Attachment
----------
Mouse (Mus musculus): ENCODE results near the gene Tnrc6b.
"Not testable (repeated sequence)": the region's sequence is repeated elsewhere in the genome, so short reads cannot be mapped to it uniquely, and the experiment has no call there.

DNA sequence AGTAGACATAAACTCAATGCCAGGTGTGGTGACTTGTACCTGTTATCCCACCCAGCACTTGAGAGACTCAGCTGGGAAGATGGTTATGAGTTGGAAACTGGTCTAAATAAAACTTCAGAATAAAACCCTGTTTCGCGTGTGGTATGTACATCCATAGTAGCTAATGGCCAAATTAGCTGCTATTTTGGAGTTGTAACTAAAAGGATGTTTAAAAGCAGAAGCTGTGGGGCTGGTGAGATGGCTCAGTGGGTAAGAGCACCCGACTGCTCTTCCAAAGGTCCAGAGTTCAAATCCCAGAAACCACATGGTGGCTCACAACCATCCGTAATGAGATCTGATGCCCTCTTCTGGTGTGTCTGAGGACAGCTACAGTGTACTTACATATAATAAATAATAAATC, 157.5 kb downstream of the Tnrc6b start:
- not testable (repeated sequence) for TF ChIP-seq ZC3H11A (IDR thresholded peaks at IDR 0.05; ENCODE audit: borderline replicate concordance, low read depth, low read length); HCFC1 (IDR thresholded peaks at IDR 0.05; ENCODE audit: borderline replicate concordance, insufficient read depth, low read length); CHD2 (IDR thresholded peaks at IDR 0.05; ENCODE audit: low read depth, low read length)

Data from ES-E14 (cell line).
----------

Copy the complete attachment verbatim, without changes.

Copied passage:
Mouse (Mus musculus): ENCODE results near the gene Tnrc6b.
"Not testable (repeated sequence)": the region's sequence is repeated elsewhere in the genome, so short reads cannot be mapped to it uniquely, and the experiment has no call there.

DNA sequence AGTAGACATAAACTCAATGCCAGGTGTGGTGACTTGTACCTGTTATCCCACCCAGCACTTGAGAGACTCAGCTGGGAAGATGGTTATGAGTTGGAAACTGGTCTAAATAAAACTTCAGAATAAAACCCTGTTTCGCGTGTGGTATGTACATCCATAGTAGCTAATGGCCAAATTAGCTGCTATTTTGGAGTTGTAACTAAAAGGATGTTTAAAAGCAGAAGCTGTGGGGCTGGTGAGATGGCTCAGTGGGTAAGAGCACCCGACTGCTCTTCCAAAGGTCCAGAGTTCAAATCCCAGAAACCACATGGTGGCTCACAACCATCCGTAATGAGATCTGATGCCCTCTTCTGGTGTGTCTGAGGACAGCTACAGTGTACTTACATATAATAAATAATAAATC, 157.5 kb downstream of the Tnrc6b start:
- not testable (repeated sequence) for TF ChIP-seq ZC3H11A (IDR thresholded peaks at IDR 0.05; ENCODE audit: borderline replicate concordance, low read depth, low read length); HCFC1 (IDR thresholded peaks at IDR 0.05; ENCODE audit: borderline replicate concordance, insufficient read depth, low read length); CHD2 (IDR thresholded peaks at IDR 0.05; ENCODE audit: low read depth, low read length)

Data from ES-E14 (cell line).